Plan a fishing trip
Every day I go to the beach and find that no fish can be caught. My striped bass and bluefish are migratory and when the fall run is over no fish can be caught until they return in spring. It won’t be long before I get itchy to catch a fish somewhere. Whether you are fishing near your home or visiting friends and family, here are four tips for planning a successful fishing trip any time of the year.
Hire a guide
When planning a fishing trip, first decide how long you will be in one place. If you are in an area for a short period of time, it makes sense to hire a fishing guide. They know the water where the fish are and can get you caught pretty quickly. Guides fall into one of the following categories: hardcore, lifestyle, and instruction. Hardcore fishing guides want to get fish on board. If you have the skills and perseverance, book one quickly so that the best guides are booked early. Lifestyle guides enjoy the fishing experience and are great for a wide variety of anglers, from experts to beginners. Teaching fishing guides focuses more on mechanics, ranging from throwing and rigging to gear and general fishing skills. Make sure the type of guide matches the skill levels of all members of your fishing group. Usually you can determine what type of fishing guide you are dealing with by browsing the website or social media pages, asking your family and friends, and / or having a quick phone conversation with them.
Professional behavior Nothing kills a fishing trip more than misunderstandings between a client and a guide. Plan your fishing trip properly: ask in advance for the details: hours of the trip, what equipment will or won’t be provided, meals, drinks, tips, and other expenses (think of bait or fuel). It is important to know what happens in the event of a weather cancellation, especially in relation to your deposit. Good business practices make a great fishing trip.
Fishing trip preparation: DIY 1 When you’re out with your friends, you know what to expect. But when you mix family with friends, or when a friend of a friend comes along, you have to iron out the expectations. There’s nothing worse than wanting to fish a full day while listening to someone complain that you’ve been out on the water for way too long. Part of your planning for fishing trips should be identifying expectations in advance (including food and accommodation).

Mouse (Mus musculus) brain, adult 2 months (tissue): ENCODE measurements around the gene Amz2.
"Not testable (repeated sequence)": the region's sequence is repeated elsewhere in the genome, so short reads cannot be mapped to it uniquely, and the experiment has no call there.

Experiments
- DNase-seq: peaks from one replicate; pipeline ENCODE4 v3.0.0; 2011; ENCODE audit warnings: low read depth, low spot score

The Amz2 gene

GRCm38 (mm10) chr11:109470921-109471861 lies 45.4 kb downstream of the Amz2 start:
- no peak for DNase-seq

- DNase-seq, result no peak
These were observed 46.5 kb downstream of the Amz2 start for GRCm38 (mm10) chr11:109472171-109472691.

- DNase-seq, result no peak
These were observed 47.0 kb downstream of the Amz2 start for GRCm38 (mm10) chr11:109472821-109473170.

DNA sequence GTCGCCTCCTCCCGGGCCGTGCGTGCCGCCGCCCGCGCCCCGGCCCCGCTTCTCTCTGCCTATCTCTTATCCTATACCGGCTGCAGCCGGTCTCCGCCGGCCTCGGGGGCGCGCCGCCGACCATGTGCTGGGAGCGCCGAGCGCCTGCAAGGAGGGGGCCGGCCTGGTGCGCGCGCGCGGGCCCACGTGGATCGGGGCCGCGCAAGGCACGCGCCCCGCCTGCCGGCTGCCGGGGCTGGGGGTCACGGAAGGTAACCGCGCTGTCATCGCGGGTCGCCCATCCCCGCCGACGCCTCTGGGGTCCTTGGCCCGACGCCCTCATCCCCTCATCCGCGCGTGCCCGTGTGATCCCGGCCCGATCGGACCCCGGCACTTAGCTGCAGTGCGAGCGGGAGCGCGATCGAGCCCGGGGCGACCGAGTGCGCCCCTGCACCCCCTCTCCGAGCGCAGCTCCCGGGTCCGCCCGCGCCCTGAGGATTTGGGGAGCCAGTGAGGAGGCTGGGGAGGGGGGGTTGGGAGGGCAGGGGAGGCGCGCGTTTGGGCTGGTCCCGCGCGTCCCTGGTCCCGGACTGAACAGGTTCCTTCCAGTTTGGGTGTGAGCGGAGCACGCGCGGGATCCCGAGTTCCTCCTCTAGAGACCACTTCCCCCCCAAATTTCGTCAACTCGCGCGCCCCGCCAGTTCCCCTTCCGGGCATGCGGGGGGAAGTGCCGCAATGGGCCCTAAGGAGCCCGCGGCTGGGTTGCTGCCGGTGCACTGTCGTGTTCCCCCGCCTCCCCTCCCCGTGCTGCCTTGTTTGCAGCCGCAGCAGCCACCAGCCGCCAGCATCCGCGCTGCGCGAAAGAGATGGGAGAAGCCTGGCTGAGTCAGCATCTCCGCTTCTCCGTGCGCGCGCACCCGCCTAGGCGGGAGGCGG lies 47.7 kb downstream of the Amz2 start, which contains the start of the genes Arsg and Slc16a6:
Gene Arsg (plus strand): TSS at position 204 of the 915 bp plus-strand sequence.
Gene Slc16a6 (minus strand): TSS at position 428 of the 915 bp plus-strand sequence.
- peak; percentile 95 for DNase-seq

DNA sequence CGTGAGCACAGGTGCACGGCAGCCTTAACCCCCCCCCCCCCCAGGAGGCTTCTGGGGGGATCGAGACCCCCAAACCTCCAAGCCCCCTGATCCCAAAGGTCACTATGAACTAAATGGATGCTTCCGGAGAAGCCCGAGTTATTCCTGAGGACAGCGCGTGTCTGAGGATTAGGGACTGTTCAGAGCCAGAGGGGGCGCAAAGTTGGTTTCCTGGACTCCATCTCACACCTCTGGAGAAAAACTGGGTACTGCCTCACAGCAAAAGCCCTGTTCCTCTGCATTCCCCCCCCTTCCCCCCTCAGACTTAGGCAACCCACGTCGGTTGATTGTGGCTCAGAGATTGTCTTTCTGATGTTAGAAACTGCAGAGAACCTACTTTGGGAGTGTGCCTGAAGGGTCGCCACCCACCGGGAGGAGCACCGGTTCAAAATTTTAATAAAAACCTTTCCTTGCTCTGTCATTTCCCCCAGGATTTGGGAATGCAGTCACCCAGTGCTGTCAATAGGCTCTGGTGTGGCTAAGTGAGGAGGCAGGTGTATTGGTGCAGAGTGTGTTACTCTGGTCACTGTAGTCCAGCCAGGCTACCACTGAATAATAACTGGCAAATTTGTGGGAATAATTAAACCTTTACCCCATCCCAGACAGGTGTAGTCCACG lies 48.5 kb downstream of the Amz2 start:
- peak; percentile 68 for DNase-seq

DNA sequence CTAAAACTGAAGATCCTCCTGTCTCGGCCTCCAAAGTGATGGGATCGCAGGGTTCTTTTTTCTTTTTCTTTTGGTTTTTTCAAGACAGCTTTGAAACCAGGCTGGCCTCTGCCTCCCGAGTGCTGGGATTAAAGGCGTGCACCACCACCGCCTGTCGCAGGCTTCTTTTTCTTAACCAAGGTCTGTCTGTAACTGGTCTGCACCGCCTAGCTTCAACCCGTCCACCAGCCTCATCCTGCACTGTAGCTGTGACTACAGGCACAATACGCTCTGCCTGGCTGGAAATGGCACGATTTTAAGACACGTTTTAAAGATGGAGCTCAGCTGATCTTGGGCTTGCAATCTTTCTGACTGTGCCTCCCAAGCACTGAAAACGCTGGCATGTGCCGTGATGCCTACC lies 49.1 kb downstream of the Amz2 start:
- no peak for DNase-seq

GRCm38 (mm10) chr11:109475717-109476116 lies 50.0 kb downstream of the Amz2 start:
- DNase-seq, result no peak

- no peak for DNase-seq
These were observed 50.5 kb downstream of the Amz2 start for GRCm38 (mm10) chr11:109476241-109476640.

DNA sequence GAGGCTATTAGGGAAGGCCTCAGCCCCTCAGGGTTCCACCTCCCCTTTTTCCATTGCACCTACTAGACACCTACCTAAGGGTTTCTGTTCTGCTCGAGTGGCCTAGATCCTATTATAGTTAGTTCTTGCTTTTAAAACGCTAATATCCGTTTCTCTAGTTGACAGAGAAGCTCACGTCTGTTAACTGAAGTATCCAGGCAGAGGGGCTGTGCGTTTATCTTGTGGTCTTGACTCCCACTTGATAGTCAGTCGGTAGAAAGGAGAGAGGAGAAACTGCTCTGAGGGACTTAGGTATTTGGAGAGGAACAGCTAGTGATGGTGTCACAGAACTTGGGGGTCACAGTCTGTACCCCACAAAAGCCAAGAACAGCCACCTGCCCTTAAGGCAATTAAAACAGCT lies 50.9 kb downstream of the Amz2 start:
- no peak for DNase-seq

Fishing trip preparation: DIY 2 Get fresh, reliable information. Your fishing trip plan should include finding fishing shops or exploration areas using nautical charts. Google Earth is a great way to get updated information and find spots. Social media groups or fishing forums are also good for gathering information. Just make sure they all provide solid and reliable advice.
Whether the fishing is waning in your area or you just want to get your show on the streets, a little planning will ensure that your fishing trip meets or exceeds expectations.
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Tom Keer is an award-winning writer living on Cape Cod, Massachusetts. He is a columnist for the Upland Almanac, a contributing writer for Covey Rise magazine, a contributing editor for Fly Rod and Reel and Fly Fish America, and a blogger for the Recreational Boating and Fishing Foundation’s Take Me Fishing program. Keer is a regular contributor to over a dozen outdoor magazines on topics including fishing, hunting, boating, and other outdoor activities. When not fishing, Keer and his family hunt highland birds over their three English setters. His first book, a Fly Fishers Guide to the New England Coast, was published in January 2011. Visit him at www.tomkeer.com or www.thekeergroup.com.